Example: Troubleshooting an Expired Server Certificate

Applies To: Windows 7, Windows Server 2008 R2

In the NDF section, we saw a case in which Inside-Outside detection had failed on a DirectAccess client, preventing the client from accessing any network resource.  NDF identified that the failure was with Inside-Outside detection, but was unable to resolve or further identify the issue.  In this example, we use Network Tracing to further diagnose this problem.

Using advanced network tracing

This is the trace file collected from the computer experiencing the connectivity failure. There are over 76,000 events in this trace; far too many to search through manually.

Instead, you can use NetMon’s built-in filter options to target only the error events. Errors are ETW level 2, so you can use the Level filter, as shown in the following figure,

and then reduce the view to errors only. There are still quite a few errors in this trace – 360 – but significantly reduced from the initial 76,000. Incorrect detection of Inside-Outside status would apply the wrong set of IPsec rules to the client, causing many connections to fail. Many of these errors reflect the symptom, rather than the cause, so let’s filter out some of the more common errors. This is shown in the following figure.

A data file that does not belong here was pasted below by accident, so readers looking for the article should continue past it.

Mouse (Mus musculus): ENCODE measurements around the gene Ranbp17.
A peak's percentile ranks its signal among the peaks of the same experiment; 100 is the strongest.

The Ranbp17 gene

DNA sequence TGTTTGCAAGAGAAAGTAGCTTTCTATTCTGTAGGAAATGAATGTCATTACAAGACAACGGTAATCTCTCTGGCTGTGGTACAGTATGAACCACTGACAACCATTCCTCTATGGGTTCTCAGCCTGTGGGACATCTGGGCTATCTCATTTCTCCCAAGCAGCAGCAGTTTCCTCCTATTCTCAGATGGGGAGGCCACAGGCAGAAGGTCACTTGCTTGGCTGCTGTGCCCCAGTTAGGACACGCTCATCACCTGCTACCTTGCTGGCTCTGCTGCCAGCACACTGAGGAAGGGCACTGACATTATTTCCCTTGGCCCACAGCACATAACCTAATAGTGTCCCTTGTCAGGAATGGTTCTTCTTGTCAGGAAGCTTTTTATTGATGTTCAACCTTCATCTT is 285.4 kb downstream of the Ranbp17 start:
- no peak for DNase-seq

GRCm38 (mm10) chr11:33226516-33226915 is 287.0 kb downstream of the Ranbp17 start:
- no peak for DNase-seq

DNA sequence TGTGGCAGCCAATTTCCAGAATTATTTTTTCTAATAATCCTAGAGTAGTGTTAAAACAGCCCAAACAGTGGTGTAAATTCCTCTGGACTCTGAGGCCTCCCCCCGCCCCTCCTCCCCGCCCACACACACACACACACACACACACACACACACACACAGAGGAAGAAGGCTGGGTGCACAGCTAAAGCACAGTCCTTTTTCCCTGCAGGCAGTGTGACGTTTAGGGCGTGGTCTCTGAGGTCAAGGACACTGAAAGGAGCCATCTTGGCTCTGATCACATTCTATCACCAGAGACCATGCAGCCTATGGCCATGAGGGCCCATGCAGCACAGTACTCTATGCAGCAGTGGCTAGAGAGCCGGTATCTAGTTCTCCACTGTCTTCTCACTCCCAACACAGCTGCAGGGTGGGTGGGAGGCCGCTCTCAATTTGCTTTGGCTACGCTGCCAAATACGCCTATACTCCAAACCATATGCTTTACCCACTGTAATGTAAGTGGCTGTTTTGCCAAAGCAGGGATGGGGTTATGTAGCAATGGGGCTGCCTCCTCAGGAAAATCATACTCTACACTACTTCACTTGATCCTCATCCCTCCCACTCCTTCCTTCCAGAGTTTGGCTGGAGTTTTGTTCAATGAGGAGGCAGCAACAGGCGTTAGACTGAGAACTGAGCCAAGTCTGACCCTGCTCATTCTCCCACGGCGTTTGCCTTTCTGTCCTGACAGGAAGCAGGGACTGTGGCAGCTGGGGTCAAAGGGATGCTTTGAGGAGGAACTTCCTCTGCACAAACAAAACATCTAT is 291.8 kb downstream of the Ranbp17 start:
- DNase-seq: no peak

Filtering out DNS failures and failed socket connections, both expected results of incorrect IPsec rules, renders a much more manageable list of 64 failures. Reviewing the list of failures that are still visible, you can see SSL errors. SSL errors are not logical results of incorrect IPsec rules, so you can explore an SSL error to get a better understanding.

By selecting this event, you can see that the SSL failure is due to an expired certificate. This is suspicious, but thus far, not obviously related. You can perform a deeper investigation, as shown in the following figure,

By finding all the events in the same activity, then removing the filter.

Now you can see that the SSL certificate error occurred on a connection between the Inside-Outside server and the client. The certificate is expired. Although you now know what the basic problem is, you can open an earlier section of the SSL exchange to try to find the certificate in question.

Backing up a few frames in the transaction shows the certificate that was sent by the server. It was issued for only one year, and it’s now been more than a year since the DirectAccess server was deployed. With the certificate expired, clients can’t authenticate the Inside-Outside server that tells them whether they are inside the corporate network. As a result, the client has lost access to the network.


Issue a new SSL certificate to the Inside-Outside server.  Once the server-side problem is corrected, clients can restore connectivity by running the network troubleshooter, disconnecting and reconnecting the network interface, or rebooting.